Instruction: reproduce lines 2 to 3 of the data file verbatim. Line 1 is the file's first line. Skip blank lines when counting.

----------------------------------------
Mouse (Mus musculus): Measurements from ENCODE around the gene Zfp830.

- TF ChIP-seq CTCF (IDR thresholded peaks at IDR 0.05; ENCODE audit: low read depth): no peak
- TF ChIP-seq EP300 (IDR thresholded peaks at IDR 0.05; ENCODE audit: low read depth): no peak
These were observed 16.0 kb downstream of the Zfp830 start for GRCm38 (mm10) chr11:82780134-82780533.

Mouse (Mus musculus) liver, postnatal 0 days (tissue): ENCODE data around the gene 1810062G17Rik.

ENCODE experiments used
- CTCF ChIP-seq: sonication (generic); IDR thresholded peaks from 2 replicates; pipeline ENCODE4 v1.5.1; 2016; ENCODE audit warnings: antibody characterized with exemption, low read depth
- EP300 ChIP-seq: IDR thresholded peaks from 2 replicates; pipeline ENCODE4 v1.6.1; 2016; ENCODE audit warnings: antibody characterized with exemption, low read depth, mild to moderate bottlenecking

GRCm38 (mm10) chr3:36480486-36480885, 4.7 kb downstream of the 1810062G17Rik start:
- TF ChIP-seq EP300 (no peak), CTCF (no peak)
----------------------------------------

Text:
- TF ChIP-seq CTCF (IDR thresholded peaks at IDR 0.05; ENCODE audit: low read depth): no peak
- TF ChIP-seq EP300 (IDR thresholded peaks at IDR 0.05; ENCODE audit: low read depth): no peak